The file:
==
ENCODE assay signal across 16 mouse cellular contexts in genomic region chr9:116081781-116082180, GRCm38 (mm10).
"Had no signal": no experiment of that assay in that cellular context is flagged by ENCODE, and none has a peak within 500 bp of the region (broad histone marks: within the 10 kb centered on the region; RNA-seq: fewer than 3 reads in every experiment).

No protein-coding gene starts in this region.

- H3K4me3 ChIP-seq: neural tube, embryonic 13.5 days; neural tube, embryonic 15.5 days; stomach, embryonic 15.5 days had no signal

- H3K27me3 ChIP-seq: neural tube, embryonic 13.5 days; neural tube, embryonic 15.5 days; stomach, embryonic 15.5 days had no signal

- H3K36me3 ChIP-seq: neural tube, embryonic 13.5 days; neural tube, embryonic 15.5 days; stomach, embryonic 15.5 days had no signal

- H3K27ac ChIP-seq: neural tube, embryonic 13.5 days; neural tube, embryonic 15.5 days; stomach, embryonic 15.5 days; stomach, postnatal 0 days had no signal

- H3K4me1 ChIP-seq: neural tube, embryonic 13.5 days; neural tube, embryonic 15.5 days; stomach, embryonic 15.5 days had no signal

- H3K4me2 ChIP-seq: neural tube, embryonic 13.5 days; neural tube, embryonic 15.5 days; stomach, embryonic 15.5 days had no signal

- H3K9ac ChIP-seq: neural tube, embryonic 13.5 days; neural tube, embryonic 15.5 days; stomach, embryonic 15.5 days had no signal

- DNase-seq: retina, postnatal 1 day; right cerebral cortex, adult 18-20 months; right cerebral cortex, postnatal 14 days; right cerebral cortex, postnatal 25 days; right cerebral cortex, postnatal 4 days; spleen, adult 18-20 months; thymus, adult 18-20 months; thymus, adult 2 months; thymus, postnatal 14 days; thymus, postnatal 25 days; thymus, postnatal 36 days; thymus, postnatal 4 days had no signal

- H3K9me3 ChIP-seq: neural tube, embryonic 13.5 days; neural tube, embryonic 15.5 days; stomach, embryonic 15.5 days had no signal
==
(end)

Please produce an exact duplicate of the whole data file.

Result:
ENCODE assay signal across 16 mouse cellular contexts in genomic region chr9:116081781-116082180, GRCm38 (mm10).
"Had no signal": no experiment of that assay in that cellular context is flagged by ENCODE, and none has a peak within 500 bp of the region (broad histone marks: within the 10 kb centered on the region; RNA-seq: fewer than 3 reads in every experiment).

No protein-coding gene starts in this region.

- H3K4me3 ChIP-seq: neural tube, embryonic 13.5 days; neural tube, embryonic 15.5 days; stomach, embryonic 15.5 days had no signal

- H3K27me3 ChIP-seq: neural tube, embryonic 13.5 days; neural tube, embryonic 15.5 days; stomach, embryonic 15.5 days had no signal

- H3K36me3 ChIP-seq: neural tube, embryonic 13.5 days; neural tube, embryonic 15.5 days; stomach, embryonic 15.5 days had no signal

- H3K27ac ChIP-seq: neural tube, embryonic 13.5 days; neural tube, embryonic 15.5 days; stomach, embryonic 15.5 days; stomach, postnatal 0 days had no signal

- H3K4me1 ChIP-seq: neural tube, embryonic 13.5 days; neural tube, embryonic 15.5 days; stomach, embryonic 15.5 days had no signal

- H3K4me2 ChIP-seq: neural tube, embryonic 13.5 days; neural tube, embryonic 15.5 days; stomach, embryonic 15.5 days had no signal

- H3K9ac ChIP-seq: neural tube, embryonic 13.5 days; neural tube, embryonic 15.5 days; stomach, embryonic 15.5 days had no signal

- DNase-seq: retina, postnatal 1 day; right cerebral cortex, adult 18-20 months; right cerebral cortex, postnatal 14 days; right cerebral cortex, postnatal 25 days; right cerebral cortex, postnatal 4 days; spleen, adult 18-20 months; thymus, adult 18-20 months; thymus, adult 2 months; thymus, postnatal 14 days; thymus, postnatal 25 days; thymus, postnatal 36 days; thymus, postnatal 4 days had no signal

- H3K9me3 ChIP-seq: neural tube, embryonic 13.5 days; neural tube, embryonic 15.5 days; stomach, embryonic 15.5 days had no signal